half of mike bloomberg's money and who is half as crazy as ross perot, you would have a great candidate. i don't know who that person is. chris: lizzi. >> we've been racking our heads. reporters like talking about a third party candidate and it makes us smart and pick through people who we think are -- but nobody here has a name on their list. >> let's remember the presidential election of 1992. ross perot got almost 19%. almost 19% of the vote in the 1992 presidential election. and he was the leading candidate before he went wacko -- chris: certifiable. he said the north koreans were running across his front lawn. >> the frontrunner through much of the summer. and i don't think bill clinton would have won that race if perot had not been in it. chris: there is a protest mood out there where people may not want to choose between obama and mitt romney. they would rather say i voted for john anderson. i voted -- maybe not petraeus but somebody like that. before we break another zast
russ week for herman cain with that interminable pause over the libya question. and that pause followed rick perry deeply fatal pause in the g.o.p. debate last week. saturday night live mixed empathy and ridicule. >> the three departments i cut, education, the commerce -- trying to think. but my brain is just going -- [laughter] it is hot. yeah. this jacket, get out of it real quick. come here. come here, come here. >> it's ok. >> it's all right. not going to be president, am i? >> no, you're not. [laughter] chris: 25 years ago, s.n.l. picked on another politician's pauses. the premise was that ronald reagan needed back stage prompting. >> if you're stumped for an answer, i'll talk into the mic and it will be transmitted directly into the receiver. and so -- >> just like radio.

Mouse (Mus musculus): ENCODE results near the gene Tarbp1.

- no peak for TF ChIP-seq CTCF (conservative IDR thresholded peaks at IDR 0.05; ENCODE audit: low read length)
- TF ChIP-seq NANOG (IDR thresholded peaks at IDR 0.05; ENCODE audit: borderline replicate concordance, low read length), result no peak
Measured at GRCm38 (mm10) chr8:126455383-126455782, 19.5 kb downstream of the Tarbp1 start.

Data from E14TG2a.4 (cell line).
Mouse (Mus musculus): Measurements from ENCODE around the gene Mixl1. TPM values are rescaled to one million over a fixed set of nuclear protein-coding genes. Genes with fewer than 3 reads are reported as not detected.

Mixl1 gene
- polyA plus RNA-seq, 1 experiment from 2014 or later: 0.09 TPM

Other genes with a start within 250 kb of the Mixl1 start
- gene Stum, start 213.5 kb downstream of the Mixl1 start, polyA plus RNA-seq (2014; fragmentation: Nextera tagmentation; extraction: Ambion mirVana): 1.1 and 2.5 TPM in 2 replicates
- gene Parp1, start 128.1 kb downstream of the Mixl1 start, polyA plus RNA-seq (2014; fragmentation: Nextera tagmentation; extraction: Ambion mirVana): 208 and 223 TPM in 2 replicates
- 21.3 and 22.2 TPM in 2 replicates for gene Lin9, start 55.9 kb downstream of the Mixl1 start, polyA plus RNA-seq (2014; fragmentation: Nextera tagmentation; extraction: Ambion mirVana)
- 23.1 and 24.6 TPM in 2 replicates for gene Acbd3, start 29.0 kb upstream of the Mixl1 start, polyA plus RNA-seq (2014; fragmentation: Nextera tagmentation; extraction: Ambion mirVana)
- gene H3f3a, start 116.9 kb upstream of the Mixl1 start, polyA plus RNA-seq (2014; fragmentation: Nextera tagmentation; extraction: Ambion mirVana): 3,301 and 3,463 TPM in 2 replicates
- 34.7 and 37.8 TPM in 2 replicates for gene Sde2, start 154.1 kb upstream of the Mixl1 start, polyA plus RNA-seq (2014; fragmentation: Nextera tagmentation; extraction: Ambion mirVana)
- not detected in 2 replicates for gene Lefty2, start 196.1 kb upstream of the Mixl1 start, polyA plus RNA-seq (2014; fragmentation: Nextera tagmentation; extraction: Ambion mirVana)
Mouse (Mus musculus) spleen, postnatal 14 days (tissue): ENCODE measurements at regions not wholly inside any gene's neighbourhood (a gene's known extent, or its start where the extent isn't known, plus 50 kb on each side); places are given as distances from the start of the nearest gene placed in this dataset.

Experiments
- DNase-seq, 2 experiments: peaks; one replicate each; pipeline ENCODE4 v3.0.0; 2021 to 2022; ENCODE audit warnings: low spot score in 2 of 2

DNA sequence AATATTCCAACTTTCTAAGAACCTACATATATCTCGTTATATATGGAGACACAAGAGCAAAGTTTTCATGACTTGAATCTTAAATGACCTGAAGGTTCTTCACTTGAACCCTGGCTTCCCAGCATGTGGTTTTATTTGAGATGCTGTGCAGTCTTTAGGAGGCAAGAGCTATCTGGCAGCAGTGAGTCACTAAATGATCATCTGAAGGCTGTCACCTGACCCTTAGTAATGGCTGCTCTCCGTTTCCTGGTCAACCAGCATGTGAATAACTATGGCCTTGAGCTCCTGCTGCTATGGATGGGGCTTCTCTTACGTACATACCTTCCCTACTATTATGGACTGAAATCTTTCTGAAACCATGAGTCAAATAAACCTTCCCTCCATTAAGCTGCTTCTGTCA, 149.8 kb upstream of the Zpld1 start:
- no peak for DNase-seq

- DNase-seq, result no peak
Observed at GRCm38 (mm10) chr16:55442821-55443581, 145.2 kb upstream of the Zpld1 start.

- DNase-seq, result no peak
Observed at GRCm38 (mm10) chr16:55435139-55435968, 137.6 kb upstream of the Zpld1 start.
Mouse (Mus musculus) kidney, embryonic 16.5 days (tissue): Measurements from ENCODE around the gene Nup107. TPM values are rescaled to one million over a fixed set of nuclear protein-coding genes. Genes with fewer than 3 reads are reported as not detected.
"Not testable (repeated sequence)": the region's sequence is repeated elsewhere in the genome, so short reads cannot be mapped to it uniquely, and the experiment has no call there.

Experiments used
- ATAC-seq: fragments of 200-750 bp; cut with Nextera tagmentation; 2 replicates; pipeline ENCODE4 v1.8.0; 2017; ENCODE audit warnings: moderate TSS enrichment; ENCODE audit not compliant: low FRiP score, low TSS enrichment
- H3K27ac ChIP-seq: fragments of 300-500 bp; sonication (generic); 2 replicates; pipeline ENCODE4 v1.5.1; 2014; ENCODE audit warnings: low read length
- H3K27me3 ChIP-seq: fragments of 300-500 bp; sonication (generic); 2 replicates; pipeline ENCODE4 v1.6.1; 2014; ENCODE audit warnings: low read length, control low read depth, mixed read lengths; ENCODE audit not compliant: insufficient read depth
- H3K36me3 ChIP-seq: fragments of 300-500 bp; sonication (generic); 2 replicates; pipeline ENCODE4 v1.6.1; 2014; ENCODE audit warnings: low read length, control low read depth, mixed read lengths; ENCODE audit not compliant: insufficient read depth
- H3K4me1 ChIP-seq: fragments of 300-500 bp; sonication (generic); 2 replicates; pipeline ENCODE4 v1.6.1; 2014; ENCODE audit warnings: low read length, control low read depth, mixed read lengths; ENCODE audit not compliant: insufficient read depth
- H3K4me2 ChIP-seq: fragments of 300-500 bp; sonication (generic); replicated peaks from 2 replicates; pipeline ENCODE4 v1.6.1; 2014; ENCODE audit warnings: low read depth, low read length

[laughter] ladies and gentlemen of the press, excuse me. [laughter] i knew that. i was just taking a dramatic pause. i'm not stupid. thank you. >> in light of recent events, you feel the secret arms deal to iran was a mistake? >> i would like to answer that with a definitive -- no -- no! thank you. >> mr. president -- >> not now. >> 1 adam 12. 1 adam 12. >> mr. president, we're getting some interference on that frequency. >> that was not me. >> mr. president, why don't you admit the arms deal was a
mistake? >> well, i'm glad you asked that because this is one in a i'm ready for -- one that i'm ready for. oh, kareem, passes to magic. swish. that's two points. bingo. chris: when we come back, what does our group of political experts think about the crushing disappointment at penn state? plus scoops and predictions from the notebooks of these top reporters. we'll be right back. >> "the chris matthews show" is brought to you by charles schwab. get the help your money deserves. talk to chuck. call 1-800-4-squab or go to schwab.com today.
>> i ask for the support of the entire penn state community to work together to reorient our culture. never again should anyone at penn state regardless of their position feel scared to do the right thing. chris: you know, everybody like me and you, most men and women both get up sunday mornings and see how their college did on football the day before or basketball. wins are what matter. not how you won, not how dirty the game was or how many injuries, who won? is that obsession what leads to this protecting of coaches and everybody else on the dirt? >> we certainly have -- and a huge sports fan, we have a sickness around sports in america and people are willing to forgive all kinds of things of sports and athletes. the question of child sexual abuse is something -- chris: rape in this case. >> it doesn't happen that much but it happens in a lot of different kinds of places. we know about the church. i covered a child sex abuse case in a boy choir school in princeton.